Ligon Duncan III on Joseph: “God is calling Joseph to believe his word and to act in accordance with it. And Joseph does just that. He accepts God’s word and he trusts God’s word and he relies upon God’s word and he re-orients his life to conform to that word. What a tremendous act of faith on the part of Joseph and what an example of obedience to God’s word in spite of circumstance” (p. 53).

From “For Your Sakes He Became Poor” by J. I. Packer (originally from Knowing God): “We see now what it meant for the Son of God to empty himself and become poor. It meant a laying aside of glory; a voluntary restraint of power; an acceptance of hardship, isolation, ill-treatment, malice and misunderstanding; finally, a death that involved such agony–spiritual even more than physical–that his mind nearly broke under the prospect of it. It meant love to the uttermost for unlovely human beings, that they ‘through his poverty might become rich.’ The Christmas message is that there is hope for a ruined humanity–hope of pardon, hope of peace with God, hope of glory–because at the Father’s will Jesus Christ became poor and was born in a stable so that thirty years later he might hang on a cross. It is the most wonderful message that the world has ever heard, or will hear.

We talk glibly of the ‘Christmas spirit,’ rarely meaning more by this than sentimental jollity on a family basis. But what we have said makes it clear that the phrase should in fact carry a tremendous weight of meaning. It ought to mean the reproducing in human lives of the temper of him who for our sakes became poor at the first Christmas. And the Christmas spirit itself ought to be the mark of every Christian all the year round.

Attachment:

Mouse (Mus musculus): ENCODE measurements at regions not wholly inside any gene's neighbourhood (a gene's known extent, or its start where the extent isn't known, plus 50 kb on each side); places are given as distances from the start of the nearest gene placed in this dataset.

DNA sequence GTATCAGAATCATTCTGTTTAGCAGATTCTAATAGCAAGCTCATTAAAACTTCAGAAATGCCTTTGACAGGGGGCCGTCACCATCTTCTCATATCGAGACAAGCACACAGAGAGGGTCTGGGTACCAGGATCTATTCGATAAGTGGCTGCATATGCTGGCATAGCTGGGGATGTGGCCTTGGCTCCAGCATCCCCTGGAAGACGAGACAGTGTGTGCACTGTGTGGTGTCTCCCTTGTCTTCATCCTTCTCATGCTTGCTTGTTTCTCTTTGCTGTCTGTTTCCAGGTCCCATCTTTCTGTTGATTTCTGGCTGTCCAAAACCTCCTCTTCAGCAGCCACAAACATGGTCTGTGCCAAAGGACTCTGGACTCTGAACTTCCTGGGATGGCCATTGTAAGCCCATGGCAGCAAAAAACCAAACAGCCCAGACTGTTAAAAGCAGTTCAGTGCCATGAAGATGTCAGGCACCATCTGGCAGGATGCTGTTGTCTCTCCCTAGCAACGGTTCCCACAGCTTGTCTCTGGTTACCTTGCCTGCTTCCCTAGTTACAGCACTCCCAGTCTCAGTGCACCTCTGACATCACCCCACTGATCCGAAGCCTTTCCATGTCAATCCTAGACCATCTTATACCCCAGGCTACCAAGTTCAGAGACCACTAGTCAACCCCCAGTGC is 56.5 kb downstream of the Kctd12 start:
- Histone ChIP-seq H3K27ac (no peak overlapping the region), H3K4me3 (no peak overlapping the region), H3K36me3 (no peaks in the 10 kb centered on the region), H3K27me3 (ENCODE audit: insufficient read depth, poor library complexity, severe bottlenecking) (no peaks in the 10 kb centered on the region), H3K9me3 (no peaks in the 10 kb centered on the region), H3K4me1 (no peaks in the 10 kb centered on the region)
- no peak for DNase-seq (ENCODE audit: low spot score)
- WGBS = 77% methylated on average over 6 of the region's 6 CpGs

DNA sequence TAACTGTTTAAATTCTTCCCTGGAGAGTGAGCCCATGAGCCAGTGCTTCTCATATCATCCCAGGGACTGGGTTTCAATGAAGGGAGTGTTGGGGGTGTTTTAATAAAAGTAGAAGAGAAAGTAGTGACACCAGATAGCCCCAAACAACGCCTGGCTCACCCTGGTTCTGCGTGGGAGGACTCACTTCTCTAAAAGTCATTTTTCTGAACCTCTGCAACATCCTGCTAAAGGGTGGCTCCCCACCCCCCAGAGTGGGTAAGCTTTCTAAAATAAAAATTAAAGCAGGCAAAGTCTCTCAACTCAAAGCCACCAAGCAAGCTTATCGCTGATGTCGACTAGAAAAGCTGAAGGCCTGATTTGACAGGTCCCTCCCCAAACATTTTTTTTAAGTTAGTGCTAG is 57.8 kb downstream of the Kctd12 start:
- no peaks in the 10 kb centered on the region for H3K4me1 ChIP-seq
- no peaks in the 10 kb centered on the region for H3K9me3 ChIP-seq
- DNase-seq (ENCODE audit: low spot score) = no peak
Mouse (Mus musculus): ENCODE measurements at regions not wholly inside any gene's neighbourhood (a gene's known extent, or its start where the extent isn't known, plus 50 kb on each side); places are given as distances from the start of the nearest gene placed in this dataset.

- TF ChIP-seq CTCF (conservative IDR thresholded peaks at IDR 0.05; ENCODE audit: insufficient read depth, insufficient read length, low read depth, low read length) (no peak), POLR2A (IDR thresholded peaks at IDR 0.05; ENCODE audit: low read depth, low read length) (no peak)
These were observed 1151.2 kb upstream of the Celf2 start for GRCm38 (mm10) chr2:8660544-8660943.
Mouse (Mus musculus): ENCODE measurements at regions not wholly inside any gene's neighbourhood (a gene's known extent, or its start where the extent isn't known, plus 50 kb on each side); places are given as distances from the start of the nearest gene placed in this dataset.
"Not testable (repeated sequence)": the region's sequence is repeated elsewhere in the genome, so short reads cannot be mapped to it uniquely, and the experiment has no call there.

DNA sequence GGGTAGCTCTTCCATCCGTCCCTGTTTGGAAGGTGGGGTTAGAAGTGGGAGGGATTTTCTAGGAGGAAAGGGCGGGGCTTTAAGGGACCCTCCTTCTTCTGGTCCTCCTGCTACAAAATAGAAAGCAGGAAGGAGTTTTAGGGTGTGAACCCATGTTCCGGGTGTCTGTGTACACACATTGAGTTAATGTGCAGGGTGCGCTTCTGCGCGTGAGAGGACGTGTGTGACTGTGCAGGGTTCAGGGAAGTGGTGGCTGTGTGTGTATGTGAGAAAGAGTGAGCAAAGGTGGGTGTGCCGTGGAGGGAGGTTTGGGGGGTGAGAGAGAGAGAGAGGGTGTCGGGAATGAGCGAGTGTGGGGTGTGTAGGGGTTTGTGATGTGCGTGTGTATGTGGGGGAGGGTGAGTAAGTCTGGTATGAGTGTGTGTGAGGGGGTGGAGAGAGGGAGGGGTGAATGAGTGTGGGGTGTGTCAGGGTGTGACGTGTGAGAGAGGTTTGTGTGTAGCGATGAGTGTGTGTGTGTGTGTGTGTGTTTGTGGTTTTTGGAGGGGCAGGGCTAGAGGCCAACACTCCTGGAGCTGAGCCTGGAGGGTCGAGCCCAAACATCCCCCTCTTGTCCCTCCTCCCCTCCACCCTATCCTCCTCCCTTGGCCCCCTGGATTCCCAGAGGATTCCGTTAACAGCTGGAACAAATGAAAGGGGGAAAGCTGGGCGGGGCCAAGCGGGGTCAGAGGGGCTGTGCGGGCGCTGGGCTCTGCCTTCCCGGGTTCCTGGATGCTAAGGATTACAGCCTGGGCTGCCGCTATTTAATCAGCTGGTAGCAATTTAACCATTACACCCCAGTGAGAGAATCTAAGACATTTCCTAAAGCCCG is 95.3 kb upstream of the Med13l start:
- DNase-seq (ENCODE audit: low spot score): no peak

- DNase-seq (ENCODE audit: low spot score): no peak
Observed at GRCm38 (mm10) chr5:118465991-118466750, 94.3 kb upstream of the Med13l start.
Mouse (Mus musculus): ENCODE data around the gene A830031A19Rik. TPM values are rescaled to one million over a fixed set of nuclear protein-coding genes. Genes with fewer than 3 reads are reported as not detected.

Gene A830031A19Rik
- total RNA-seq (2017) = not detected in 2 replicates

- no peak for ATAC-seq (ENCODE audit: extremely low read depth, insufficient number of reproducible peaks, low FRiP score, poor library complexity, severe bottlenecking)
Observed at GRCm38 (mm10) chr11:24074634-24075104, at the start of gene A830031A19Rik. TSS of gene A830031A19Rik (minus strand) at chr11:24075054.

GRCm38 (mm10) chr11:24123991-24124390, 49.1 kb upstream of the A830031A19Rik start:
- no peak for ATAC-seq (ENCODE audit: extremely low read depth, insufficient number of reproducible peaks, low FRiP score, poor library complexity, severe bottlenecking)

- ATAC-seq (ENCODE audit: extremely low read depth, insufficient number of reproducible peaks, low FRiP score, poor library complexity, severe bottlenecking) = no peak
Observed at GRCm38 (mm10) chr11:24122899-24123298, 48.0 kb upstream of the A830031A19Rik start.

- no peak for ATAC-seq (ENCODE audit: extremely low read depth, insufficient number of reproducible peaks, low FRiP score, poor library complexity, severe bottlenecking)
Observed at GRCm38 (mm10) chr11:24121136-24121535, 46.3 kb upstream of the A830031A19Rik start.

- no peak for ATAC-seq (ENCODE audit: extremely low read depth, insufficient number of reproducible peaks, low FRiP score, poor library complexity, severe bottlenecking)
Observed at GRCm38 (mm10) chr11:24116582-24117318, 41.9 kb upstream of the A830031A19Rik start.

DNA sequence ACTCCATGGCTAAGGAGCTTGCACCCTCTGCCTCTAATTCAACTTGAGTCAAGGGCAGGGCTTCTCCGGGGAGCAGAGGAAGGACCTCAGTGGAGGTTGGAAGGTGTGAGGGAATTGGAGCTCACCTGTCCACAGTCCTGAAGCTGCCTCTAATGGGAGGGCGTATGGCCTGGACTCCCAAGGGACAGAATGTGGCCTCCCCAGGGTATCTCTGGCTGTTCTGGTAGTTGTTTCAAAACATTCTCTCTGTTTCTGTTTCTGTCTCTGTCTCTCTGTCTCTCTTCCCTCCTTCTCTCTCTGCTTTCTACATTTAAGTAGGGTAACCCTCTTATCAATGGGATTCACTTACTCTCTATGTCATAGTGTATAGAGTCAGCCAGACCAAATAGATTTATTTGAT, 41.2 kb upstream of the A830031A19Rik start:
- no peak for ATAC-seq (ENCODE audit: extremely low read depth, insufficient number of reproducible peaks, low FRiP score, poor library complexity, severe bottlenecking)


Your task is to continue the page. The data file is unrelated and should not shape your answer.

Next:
…The Christmas spirit does not shine out in the Christian snob. For the Christmas spirit is the spirit of those who, like their Master, live their whole lives on the principle of making themselves poor — spending and being spent — to enrich their fellow men, giving time, trouble, care, and concern, to do good to others — and not just their own friends — in whatever way there seems need (pp. 70-72).

From “Good News of Great Joy” by Raymond C. Ortlund, Jr.: “God is terrifying to guilty sinners, even though he is in himself gloriously beauitful. But God is pursuing us, even though we avoid him. He himself has taken the initiative to break through our terror” (p. 99).

From the same chapter: “Our good intentions are not strong enough to control our evil impulses. We need a Savior to rescue us from ourselves” (p. 100).

From “The Lessons of the Wise Men” by J. C. Ryle: “Let us beware of resting satisfied with head knowledge. It is an excellent thing when rightly used. But a person may have much of it, and still perish everlastingly. What is the state of our hearts? This is the great question. A little grace is better than many gifts. Gifts alone save no one; but grace leads on to glory” (p. 111).